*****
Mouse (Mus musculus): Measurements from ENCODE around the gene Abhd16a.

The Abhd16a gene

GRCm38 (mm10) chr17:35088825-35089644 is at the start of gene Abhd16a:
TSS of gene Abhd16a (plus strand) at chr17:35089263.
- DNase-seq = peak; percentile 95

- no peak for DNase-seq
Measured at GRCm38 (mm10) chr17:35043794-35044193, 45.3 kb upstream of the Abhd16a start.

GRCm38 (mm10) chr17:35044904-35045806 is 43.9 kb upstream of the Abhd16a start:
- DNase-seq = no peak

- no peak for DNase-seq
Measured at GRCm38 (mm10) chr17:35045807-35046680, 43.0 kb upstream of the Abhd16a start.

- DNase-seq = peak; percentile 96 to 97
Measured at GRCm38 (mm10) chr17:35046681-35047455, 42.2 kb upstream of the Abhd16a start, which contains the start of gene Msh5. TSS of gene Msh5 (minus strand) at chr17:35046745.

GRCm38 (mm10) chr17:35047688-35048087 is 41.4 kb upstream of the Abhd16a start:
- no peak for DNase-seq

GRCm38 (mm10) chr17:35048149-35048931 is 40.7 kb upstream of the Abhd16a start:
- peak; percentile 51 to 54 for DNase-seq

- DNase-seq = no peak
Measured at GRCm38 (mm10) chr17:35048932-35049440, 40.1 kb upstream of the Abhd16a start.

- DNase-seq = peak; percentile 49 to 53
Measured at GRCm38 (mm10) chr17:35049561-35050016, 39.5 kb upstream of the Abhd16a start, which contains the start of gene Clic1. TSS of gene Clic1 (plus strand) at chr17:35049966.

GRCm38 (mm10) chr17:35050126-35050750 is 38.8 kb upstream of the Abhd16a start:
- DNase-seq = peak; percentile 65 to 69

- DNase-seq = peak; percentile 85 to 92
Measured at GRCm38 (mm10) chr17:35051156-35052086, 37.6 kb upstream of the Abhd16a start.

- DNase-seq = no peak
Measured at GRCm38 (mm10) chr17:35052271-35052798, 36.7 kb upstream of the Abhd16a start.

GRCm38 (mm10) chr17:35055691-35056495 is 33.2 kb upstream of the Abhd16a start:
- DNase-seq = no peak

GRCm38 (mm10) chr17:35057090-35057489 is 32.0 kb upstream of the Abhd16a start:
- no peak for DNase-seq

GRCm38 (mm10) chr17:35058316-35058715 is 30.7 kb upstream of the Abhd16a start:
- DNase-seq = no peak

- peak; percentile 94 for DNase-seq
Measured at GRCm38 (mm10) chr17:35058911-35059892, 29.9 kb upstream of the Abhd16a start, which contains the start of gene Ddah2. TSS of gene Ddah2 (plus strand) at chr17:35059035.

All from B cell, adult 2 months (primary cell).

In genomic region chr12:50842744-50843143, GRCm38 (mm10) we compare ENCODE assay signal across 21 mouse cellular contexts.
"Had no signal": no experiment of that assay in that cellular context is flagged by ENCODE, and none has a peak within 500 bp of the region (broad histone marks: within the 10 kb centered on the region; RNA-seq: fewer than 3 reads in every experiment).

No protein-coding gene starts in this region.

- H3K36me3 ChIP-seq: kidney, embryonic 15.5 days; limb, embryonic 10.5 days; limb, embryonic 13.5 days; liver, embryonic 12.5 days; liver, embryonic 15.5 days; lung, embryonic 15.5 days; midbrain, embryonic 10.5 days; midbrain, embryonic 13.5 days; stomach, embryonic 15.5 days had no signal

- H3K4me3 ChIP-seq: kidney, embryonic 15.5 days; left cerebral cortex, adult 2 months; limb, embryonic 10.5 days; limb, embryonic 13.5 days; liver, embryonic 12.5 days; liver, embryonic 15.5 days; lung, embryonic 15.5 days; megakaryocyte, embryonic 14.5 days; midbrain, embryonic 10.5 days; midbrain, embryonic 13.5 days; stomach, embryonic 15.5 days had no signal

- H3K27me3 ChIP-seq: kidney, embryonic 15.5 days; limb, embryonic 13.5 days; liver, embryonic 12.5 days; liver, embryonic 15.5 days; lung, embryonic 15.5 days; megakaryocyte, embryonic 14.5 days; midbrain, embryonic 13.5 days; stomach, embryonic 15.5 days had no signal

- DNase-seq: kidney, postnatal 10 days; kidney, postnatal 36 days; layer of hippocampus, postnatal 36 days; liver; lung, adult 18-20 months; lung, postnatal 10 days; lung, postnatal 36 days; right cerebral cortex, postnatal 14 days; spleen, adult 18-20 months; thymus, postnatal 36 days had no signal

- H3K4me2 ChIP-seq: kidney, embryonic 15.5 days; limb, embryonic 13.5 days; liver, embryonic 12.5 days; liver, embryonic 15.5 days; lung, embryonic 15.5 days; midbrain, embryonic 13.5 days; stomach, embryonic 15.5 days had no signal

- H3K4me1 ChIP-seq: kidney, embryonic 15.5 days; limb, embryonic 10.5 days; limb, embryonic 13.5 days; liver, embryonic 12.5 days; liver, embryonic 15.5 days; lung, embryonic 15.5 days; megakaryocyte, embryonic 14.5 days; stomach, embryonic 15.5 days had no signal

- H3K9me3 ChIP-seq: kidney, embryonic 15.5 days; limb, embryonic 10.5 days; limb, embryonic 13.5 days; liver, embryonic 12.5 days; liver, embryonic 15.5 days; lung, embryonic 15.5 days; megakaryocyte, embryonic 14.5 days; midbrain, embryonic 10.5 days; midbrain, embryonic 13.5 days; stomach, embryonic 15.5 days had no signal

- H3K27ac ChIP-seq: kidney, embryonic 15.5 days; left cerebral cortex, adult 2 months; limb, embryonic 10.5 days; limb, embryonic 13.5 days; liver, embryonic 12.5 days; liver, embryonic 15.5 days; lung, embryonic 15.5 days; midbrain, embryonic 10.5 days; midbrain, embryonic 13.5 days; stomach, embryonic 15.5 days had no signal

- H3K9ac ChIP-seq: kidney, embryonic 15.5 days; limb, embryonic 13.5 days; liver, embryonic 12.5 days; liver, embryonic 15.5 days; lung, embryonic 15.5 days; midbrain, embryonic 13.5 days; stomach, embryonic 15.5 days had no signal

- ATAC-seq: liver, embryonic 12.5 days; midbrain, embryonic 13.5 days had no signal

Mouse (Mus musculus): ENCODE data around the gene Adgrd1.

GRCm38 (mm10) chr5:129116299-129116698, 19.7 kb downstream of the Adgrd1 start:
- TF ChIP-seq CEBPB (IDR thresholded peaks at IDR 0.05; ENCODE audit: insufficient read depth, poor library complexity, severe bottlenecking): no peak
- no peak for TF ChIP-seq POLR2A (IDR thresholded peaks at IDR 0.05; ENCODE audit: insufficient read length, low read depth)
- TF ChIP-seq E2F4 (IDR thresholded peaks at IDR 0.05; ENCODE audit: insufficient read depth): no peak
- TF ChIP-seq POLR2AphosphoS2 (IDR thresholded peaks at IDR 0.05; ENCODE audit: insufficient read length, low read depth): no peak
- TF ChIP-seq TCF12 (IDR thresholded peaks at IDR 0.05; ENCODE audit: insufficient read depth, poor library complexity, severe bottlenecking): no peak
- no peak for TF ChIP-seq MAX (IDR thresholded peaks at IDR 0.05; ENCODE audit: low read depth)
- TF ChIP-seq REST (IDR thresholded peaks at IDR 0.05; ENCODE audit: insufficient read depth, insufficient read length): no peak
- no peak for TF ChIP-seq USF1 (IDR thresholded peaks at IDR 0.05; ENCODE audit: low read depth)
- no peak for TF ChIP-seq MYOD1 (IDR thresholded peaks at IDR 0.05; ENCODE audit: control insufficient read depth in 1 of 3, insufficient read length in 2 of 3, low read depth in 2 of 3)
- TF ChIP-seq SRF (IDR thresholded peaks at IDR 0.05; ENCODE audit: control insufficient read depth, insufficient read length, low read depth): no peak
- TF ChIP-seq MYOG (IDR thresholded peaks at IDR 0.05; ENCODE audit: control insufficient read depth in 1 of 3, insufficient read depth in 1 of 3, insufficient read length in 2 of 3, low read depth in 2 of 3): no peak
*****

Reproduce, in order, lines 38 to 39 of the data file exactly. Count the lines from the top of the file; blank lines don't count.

"Had no signal": no experiment of that assay in that cellular context is flagged by ENCODE, and none has a peak within 500 bp of the region (broad histone marks: within the 10 kb centered on the region; RNA-seq: fewer than 3 reads in every experiment).

No protein-coding gene starts in this region.